The origins of Halloween

Before we look at some of the ways you can have fun celebrating Halloween in your classroom, let’s discover the origins of Halloween and how it came to be such an exciting evening in the calendar.

Halloween is one of the United States’ most loved celebrations (roughly 70% of Americans join in the Halloween fun on October 31). However, this fab-boo-lous day actually has its roots in Europe and is now celebrated by people from all over the living world.

Halloween, or All Hallows’ Eve, can be traced back to the ancient Celtic festival known as Samhain. On this day, ancient Celts believed the boundary between the living and the dead began to blur, and the souls of the dead returned home — spooky! To send these ghoulish spirits back to the otherworld, Celts dressed in costumes and lit bonfires. This is where our tradition of dressing up for Halloween comes from!

Free Halloween templates & worksheets

Now we know where the tradition of dressing up comes from, but what about carving scary pumpkins? Well, during the mid-19th century, large numbers of Irish people emigrated to the United States during the potato famine. The Irish, who were mostly Catholic, continued the traditions and rituals of Samhain and added a little of their own folk traditions to the mix — including the jack-o’-lantern.

This iconic part of modern-day Halloween originates from the Irish folktale of Stingy Jack, a con man who tricked the devil into banning him from Hell. The only problem was that he was too sinful to enter Heaven. That meant that he was doomed to spend eternity roaming the world carrying a turnip lantern with a hellfire ember inside to light his way. 

On All Hallow’s Eve, the Irish carved out their own turnip lanterns (later to become a pumpkin) so that, when they went “souling”, they’d be protected from bad spirits like Stingy Jack.

What about trick-or-treating?

By the 1920s, so-called “mischief night” had become a serious problem. It’s unclear how causing mischief in the neighborhood morphed into asking neighbors for candy, but it was already established in the late 1920s. The first time we see the phrase “trick or treat” in-print was 1927 in Alberta, Canada where a newspaper ran a story about children going door-to-door asking for candy in exchange for leaving the homeowner in peace.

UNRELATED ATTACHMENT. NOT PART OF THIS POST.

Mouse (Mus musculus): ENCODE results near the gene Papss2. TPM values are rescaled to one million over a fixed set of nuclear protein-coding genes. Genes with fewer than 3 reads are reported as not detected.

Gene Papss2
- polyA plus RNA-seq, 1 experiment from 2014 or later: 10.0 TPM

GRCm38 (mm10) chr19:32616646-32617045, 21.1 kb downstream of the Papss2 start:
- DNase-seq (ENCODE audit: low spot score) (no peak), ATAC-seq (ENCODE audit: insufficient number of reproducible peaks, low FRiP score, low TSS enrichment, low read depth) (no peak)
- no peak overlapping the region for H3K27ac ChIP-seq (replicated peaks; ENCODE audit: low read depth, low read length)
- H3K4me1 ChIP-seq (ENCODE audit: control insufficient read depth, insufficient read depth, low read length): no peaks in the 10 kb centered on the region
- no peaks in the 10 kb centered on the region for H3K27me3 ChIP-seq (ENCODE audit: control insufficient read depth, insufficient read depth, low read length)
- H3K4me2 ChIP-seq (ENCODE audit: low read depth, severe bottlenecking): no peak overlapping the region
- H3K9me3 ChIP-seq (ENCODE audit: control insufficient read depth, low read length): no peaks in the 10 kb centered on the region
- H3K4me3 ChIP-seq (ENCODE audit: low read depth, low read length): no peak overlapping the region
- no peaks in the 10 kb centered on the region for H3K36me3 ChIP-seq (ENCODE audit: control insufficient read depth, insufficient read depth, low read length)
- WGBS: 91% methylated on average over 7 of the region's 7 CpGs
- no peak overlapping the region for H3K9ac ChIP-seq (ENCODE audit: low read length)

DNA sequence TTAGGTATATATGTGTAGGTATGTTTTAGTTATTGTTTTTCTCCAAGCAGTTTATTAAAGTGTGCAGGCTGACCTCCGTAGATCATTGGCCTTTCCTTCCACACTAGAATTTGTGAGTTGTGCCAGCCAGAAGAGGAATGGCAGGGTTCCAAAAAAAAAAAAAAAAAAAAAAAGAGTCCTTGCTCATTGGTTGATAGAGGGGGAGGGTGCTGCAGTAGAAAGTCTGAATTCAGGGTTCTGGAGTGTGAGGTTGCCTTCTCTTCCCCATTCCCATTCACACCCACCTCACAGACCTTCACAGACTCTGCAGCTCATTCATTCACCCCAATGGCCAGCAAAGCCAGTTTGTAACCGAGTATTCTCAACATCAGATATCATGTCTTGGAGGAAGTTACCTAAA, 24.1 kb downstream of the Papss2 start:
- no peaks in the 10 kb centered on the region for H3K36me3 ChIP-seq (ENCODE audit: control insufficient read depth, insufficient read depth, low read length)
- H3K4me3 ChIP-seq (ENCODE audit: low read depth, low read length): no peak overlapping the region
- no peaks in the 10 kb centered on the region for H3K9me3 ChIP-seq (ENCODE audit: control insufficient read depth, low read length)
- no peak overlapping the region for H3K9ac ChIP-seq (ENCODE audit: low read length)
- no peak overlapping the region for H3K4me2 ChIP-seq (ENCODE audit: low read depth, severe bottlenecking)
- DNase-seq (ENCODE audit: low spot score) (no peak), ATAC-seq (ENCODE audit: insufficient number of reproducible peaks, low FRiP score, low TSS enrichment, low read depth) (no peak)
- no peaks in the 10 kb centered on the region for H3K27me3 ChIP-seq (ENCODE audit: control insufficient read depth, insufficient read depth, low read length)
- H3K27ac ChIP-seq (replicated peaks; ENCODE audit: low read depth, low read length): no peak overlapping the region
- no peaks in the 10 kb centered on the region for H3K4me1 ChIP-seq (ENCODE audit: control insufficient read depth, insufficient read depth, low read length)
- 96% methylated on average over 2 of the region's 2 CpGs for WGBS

Many teachers take the opportunity to discuss acceptable Halloween behavior with their students ahead of Halloween night. It can be a great exercise for students to talk about what they see as polite and respectful behavior and to challenge any misconceptions. 

How can I bring Halloween into my classroom?

Here are some wicked classroom activities to creep it real in the classroom.

Elementary classes

For the younger kiddos, why not throw a Halloween party? It’s an excellent opportunity to combine several key subjects and skills into one classroom Halloween party. Here are some educational party ideas:

Middle school/ High school classes

They’re never too old for a fun Halloween. Halloween activities can be a fun way to teach important content and add a little festivity to your lesson plans.

  • Older kids can be real lazybones! Why not start the lesson with a party game before getting to the serious stuff?
  • Give your math class a Halloween treat with these math activities that are so fun, they’re to die for…
  • There are a ton of opportunities for science learners too. Check out these ghoul science experiments!
  • Halloween is an excellent time for literacy activities. Why not read a spooky classic such as ‘Frankenstein’ or ‘Dracula’? Or create writing prompts for a haunted house story or for a scary twist on a Shakespearean tragedy — ‘Romeo and Ghouliet’
  • Because Halloween is such a visual festival, it’s an excellent opportunity for art students to get creative. Cover one of your classroom bulletin boards with black construction paper and get each student to create a spooky piece of art to decorate it.


Save trick-or-treating and carving jack-o-lanterns for when the kids get home — there are some roarsome learning opportunities to be had in the classroom. So, download our spooky templates and worksheets, and have a Happy Halloween!